Take note of these changes

Are there any significant tax changes for 2021?

Each year, the Internal Revenue Service (IRS) announces adjustments to

the tax code for the coming year. The IRS hasn’t made any significant changes so far, but the agency has made some notable adjustments. Also keep in mind that with a new elected president and a potential change in the makeup of Congress, the current tax code could be changed again. However, until then it is important to familiarize yourself with the applicable rules.

In this article, I’ll discuss some of the important adjustments made by the IRS for 2021.

Notable adjustments in 2021

The standard deduction increased from $ 24,800 to $ 25,100 for married couples filing jointly and increased from $ 150 to $ 12,550 for single filers and those married but filing separately. Heads of household also benefit from an increase from $ 150 to $ 18,800 in their standard deduction.

The tax rates have remained the same, but the brackets have increased slightly (Table). Likewise, the rates of capital gains have remained the same, but the income bracket that determines the rate paid has increased. Single and married tax filers separately earning $ 40,400 per year or less will pay a 0% capital gains rate; Married people declaring jointly earning $ 80,800 or less and the head of household earning $ 54,100 or less will also pay a 0% taxable earnings rate. The 15% rate will apply to adjusted net capital gains up to $ 501,600 for joint returns, $ 250,800 for separate returns for married persons, $ 473,750 for returns by the head of household and $ 445,850. for individual declarations. For any income greater than these amounts, the applicable capital gain rate is set at 20%.

The maximum contribution amounts to employer-provided pension plans, such as the 401 (k), 403 (b), and 457 plans, and the federal government savings plan have not changed. The limit remains at $ 19,500, and the catch-up contribution for employees 50 and over continues to be $ 6,500. For SIMPLE retirement accounts (Savings Incentive Match Plan for Employees), the contribution limit remains at $ 13,500 and the catch-up remains at $ 3,000.

The annual contribution limit into an individual retirement account (IRA) for pre-tax, Roth, or a combination remains at $ 6,000 for 2021. The catch-up contribution limit remains at $ 1,000. The deduction for taxpayers contributing to a traditional IRA is being phased out for singles and heads of households who are covered by a workplace retirement plan and who have changed Adjusted Gross Income (AGI) between $ 66,000 and $ 76 $ 000, up from $ 65,000 and $ 75,000 in 2020. For married couples filing jointly, in which the spouse making the IRA contribution is covered by a workplace pension plan, the phase-out range of income is $ 105,000 to $ 125,000 for 2021, compared to $ 104,000 to $ 124,000. For an IRA contributor who is not covered by a workplace retirement plan but who is married to a covered person, the deduction is phased out if the couple’s income is between $ 198,000 and $ 208,000 $ in 2021, compared to $ 196,000 to $ 206,000 in 2020.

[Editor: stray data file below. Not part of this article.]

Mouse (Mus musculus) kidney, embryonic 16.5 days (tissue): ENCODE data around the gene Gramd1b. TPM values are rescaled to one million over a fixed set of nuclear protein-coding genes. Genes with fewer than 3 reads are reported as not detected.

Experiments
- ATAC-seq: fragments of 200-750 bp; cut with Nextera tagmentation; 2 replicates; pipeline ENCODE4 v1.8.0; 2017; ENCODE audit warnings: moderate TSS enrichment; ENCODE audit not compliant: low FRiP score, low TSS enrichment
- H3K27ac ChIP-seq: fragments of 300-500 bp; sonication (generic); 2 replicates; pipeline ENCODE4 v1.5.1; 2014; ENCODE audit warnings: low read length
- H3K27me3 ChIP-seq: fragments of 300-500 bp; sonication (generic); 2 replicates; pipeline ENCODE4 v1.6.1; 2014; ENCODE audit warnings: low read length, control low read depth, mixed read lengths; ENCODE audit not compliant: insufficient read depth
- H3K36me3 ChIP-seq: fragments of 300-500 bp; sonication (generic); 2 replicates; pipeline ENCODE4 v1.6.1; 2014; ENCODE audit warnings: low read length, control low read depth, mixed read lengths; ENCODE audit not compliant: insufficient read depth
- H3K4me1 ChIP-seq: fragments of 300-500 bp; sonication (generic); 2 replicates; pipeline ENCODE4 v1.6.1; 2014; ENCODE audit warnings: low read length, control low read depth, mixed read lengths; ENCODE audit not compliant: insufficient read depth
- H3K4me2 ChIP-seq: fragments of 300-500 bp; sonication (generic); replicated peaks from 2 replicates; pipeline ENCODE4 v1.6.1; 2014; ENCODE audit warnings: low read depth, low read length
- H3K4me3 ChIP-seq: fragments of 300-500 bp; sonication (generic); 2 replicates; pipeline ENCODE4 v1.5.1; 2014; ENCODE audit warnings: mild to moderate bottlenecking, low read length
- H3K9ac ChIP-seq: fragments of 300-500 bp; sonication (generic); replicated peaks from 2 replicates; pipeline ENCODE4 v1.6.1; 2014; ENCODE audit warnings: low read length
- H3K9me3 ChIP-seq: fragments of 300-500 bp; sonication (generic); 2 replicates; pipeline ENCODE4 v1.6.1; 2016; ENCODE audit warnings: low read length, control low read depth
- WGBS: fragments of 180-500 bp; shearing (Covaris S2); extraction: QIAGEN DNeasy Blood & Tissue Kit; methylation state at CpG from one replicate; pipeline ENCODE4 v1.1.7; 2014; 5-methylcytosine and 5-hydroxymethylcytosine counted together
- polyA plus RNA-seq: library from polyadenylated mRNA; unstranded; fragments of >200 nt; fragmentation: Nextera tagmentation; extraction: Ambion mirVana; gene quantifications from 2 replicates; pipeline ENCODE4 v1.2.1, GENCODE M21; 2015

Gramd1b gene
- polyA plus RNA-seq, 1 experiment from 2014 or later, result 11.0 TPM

The AGI Roth IRA phase-out range has increased from $ 198,000 to $ 208,000 for married couples filing jointly, up from $ 196,000 to $ 206,000 in 2020. For singles and heads of households , the income phase-out range is $ 125,000 to $ 140,000, up from $ 124,000 to $ 139,000 in 2020. If your income exceeds these amounts, you can open a non-deductible IRA and convert it to a Roth IRA.

The income limit for the savings credit is $ 66,000 for married couples filing jointly, $ 49,500 for heads of households, and $ 33,000 for singles and married people filing separately, compared to $ 32,500. .

The IRS made additional changes to the individual tax credit, alternative minimum tax, and allowances for employee benefits, medical savings accounts, and estates.

Also, don’t forget that the special tax provisions enacted as part of the Coronavirus Relief Bill expired at the end of 2020 (unless re-enacted by new legislation). These rules provided more flexibility for certain distributions and pension plan loans and waived the minimum distributions required.

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As of June 21, 2005, new Internal Revenue Service regulations require that certain types of written notices include a disclaimer. To the extent that the foregoing message contains a written notice relating to a federal tax matter, the written notice is not intended or in writing for use, and it may not be used by the recipient or any other taxpayer, in the purpose of avoiding federal tax penalties, and was not written to support the promotion or marketing of the transaction or the matters discussed here.

The information contained in this report is for informational purposes only. All calculations have been performed using techniques we believe to be reliable but are not guaranteed. Please contact your tax advisor to review this information and consult them with any questions you may have regarding this communication.

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